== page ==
‘The Rich Man’s Frug’
(‘The Aloof’ / ‘The Heavyweight’ / ‘The Big Finish’)
Choreography by Bob Fosse / Lead Dancer – Suzanne Charney
From ‘Sweet Charity’ 1969
Video Blog Info:
Bob Fosse was one of the most innovative choreographers of both Broadway’s and Hollywood’s post-war era, his best-known work being ‘Sweet Charity’ (director / choreographer - stage 1966, film 1969), ‘Cabaret’ (director / choreographer - film 1972), ‘Chicago’ (writer / director / choreographer – stage 1975), and ‘All That Jazz’ (writer / director / choreographer – film 1979). More recently one of his routines was, posthumously (Fosse died back in 1987), the influence behind Beyonce’s acclaimed ‘Single Ladies (Put A Ring On It)’ video in 2008. The singer had seen the TV clip of ‘Mexican Breakfast’, a Fosse choreographed number, on YouTube – having original been aired on the Ed Sullivan Show in 1969, it’d been effectively mashed-up with a contemporary hit, 2006’s ‘Walk It Out’ by Unk: http://www.funnyordie.com/videos/e8a7d45f40/walk-it-out-fosse-from-ilikestuff. Beyonce drew inspiration from both the dancing, and the way it was filmed, with a camera set on a crane (the dancers included Fosse’s wife, Gwen Verdon). No stranger to Fosse’s work, she had previously referenced ‘The Rich Man’s Frug’ in the video to 2007’s ‘Get Me Bodied’: http://youtu.be/tQaYXaPliIs
This is undoubtedly one of my favourite movie dance sequences - along with the memorable ‘Big Spender’ (a harbinger of the stylistic sleaze Fosse expertly brought to the academy award winning ‘Cabaret’),this is the highlight of ‘Sweet Charity’, which, otherwise, isn’t a film I’d place anywhere near my personal favourites (an opinion echoed at the time by the general populace when it was a box office flop, losing a whopping $12,000,000, and was said to have almost put the mighty Universal Pictures out of business in the process).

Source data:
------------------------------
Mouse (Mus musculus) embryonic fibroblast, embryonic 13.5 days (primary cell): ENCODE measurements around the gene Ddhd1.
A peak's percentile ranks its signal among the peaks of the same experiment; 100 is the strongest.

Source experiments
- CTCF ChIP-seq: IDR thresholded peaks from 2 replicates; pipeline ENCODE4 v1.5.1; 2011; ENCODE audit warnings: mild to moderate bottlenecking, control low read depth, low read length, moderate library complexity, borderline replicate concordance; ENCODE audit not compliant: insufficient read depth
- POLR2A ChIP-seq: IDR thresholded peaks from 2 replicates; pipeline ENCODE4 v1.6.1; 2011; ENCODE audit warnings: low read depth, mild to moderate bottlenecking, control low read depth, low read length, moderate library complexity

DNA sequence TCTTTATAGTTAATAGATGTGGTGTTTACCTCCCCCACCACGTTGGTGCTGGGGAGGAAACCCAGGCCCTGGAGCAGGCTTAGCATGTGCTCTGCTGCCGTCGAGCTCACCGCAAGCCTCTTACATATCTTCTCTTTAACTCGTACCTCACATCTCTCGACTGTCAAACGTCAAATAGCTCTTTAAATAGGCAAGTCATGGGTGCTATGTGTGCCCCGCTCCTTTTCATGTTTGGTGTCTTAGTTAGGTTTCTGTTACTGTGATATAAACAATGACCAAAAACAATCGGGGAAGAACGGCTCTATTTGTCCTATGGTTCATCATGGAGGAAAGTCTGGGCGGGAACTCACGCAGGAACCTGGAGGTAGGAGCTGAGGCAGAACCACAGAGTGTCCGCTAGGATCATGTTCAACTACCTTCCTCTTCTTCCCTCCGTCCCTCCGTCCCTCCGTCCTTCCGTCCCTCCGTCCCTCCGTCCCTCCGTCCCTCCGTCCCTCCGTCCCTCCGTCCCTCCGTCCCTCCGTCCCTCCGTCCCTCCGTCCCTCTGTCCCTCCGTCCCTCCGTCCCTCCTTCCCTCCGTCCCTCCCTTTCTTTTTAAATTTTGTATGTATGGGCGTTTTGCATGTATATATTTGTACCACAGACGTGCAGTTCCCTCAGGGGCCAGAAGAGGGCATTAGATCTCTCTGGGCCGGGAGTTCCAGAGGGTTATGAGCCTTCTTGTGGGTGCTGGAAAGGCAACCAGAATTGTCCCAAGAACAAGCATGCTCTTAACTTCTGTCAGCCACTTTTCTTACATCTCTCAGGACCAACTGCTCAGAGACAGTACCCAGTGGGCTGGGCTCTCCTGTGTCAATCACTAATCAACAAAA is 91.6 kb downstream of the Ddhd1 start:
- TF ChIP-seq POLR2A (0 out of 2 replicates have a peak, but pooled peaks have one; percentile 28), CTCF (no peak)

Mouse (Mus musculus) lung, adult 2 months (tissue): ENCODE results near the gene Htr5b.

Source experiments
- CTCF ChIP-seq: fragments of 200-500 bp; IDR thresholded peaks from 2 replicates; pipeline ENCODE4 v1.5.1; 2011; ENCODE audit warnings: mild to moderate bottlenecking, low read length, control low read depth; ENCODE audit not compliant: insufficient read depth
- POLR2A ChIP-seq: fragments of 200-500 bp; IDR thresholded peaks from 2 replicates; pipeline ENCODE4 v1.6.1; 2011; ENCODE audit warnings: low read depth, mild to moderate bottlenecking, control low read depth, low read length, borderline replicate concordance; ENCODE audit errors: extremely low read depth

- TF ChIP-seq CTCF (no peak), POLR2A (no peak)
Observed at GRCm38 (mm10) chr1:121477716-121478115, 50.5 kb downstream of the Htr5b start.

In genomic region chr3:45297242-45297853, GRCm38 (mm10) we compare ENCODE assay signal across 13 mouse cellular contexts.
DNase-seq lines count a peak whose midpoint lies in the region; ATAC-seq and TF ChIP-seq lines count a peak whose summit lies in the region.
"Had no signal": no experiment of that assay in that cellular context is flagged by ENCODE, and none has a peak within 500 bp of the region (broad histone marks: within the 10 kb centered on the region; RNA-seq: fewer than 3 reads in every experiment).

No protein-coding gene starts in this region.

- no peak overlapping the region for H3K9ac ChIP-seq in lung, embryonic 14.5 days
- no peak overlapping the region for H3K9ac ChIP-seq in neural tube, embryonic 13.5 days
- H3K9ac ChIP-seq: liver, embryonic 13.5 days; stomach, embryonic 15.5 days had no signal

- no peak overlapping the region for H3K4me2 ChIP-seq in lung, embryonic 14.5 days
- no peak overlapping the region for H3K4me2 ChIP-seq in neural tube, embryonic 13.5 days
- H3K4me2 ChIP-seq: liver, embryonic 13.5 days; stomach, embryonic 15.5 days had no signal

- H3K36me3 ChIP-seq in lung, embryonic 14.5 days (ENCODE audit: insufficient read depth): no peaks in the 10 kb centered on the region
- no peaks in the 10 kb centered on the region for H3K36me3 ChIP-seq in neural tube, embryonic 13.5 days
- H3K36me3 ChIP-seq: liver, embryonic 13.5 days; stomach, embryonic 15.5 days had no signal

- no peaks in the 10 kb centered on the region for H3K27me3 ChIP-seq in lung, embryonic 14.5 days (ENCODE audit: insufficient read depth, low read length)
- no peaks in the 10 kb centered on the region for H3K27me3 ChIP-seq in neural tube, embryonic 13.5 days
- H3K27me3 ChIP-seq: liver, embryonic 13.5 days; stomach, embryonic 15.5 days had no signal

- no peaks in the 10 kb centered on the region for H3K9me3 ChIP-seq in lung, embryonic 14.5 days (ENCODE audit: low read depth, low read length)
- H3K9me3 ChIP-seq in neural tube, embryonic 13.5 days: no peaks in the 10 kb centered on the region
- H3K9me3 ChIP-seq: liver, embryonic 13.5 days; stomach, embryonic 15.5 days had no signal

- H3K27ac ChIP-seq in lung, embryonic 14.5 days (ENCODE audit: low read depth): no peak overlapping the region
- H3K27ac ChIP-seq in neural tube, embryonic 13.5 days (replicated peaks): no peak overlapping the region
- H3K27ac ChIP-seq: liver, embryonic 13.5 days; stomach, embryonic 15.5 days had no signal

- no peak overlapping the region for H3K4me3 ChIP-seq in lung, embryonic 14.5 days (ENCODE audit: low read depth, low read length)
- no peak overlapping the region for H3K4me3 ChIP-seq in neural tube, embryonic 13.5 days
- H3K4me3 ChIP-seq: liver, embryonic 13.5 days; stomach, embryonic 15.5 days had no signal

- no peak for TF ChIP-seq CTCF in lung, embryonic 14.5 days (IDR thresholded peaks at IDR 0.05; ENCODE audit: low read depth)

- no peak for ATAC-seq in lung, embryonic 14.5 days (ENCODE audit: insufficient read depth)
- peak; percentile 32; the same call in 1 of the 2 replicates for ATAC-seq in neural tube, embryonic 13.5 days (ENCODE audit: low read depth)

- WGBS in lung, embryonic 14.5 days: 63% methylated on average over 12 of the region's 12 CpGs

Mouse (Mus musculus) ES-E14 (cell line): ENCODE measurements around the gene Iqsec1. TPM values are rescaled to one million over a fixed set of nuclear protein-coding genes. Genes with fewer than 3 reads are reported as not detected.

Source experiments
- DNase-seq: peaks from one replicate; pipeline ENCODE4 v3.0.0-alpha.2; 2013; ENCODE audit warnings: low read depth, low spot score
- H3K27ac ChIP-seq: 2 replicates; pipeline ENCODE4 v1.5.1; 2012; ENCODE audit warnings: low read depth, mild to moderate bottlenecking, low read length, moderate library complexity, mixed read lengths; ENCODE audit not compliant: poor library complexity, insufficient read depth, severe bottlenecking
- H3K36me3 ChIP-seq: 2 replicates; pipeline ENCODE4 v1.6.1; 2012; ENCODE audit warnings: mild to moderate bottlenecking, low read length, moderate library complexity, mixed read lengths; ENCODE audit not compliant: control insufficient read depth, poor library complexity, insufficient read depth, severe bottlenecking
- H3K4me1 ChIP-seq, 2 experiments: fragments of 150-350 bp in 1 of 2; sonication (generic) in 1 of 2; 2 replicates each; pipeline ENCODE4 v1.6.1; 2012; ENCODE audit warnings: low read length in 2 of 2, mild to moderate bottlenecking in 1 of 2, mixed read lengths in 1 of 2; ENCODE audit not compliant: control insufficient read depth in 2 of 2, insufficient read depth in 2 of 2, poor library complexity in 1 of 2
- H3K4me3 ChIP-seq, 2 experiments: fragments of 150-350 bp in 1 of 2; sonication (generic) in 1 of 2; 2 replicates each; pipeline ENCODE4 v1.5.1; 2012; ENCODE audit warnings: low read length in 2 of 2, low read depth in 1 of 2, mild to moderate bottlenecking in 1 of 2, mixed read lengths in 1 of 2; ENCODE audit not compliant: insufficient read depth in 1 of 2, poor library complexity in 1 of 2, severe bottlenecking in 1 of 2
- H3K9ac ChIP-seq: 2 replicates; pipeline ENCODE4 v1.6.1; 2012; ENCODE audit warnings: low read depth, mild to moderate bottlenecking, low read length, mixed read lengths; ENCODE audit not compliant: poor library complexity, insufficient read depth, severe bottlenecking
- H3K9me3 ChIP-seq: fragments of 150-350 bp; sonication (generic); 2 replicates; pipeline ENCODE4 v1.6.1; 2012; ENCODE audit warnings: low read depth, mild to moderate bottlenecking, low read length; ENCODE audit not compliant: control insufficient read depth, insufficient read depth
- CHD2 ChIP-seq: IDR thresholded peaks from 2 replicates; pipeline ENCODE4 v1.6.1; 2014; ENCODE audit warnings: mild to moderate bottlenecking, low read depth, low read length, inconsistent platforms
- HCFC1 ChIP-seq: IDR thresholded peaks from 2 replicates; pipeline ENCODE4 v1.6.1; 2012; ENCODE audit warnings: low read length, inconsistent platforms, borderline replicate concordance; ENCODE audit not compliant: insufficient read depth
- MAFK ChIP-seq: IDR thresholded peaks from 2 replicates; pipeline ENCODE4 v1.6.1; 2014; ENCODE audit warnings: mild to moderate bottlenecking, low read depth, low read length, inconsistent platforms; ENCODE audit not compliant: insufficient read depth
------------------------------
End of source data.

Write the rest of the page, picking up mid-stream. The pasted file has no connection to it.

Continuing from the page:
The Frug was a short-lived American dance craze of the 60’s. Lead dancer, Suzanne Charney, got her big break strutting her stuff on the weekly pop show Hullabaloo, aired on US TV during the mid-60’s (it was good to find some clips of her online with the Hullabaloo Dancers, including this interpretation of the theme to the Batman TV show: http://youtu.be/amvE30VCk0w). She then went on to perform ‘The Rich Man’s Frug’ in the original Broadway stage production of ‘Sweet Charity’ in 1966, before she reprised her role on the big screen. She’d subsequently entertain the troops in Vietnam and pop up now and again on TV, her acting credits including appearances in episodes of 70’s favourites like ‘Starsky & Hutch’, ‘Kojak’, ‘The Six Million Dollar Man’, ‘The Incredible Hulk’ and ‘The Rockford Files’. In 2004, at the age of 60, her contribution to dance was recognised in the US by the Professional Dancers Society.
That’s pretty much all that’s known about her – incredibly, nobody seems to have thought to interview her about ‘Sweet Charity’ and working with Bob Fosse (if someone has, they certainly haven’t thought to share it online). In my eyes, her sensational ‘Rich Man’s Frug’ performance affords her the status of cult screen goddess, as for those few marvellous minutes she’s coolness personified, perfectly channelling the somewhat surreal eccentricity of Fosse’s audacious choreographic mind with true iconic style – the long pony tail, little black dress and white gloves are stark and striking, especially given her largely expressionless face and the sheer quirkiness of movement.
What really brought it home for me was when I watched the ‘Fosse’ stage production on TV (its Broadway debut was in 1999). Although it was the same steps (albeit without Fosse himself around to fine tune), the girl chosen as lead Frug dancer was, as they say, close but no cigar, she just didn’t have the command of movement or the sleek sensuality Suzanne Charney brought to the piece – like a cover version that’s technically good, but falls down on that essential emotionality (or, in this case, essential non-emotionality).
Sweet Charity Wikipedia:
*(added on 28.09.12) I’ve just come across a whole section about Suzanne Charney on pages 42-47 of a book called ‘Glamour Girls Of Sixties Hollywood’ (which is available to read at Google Books – link below), where she does indeed talk about ‘Sweet Charity’ and Bob Fosse: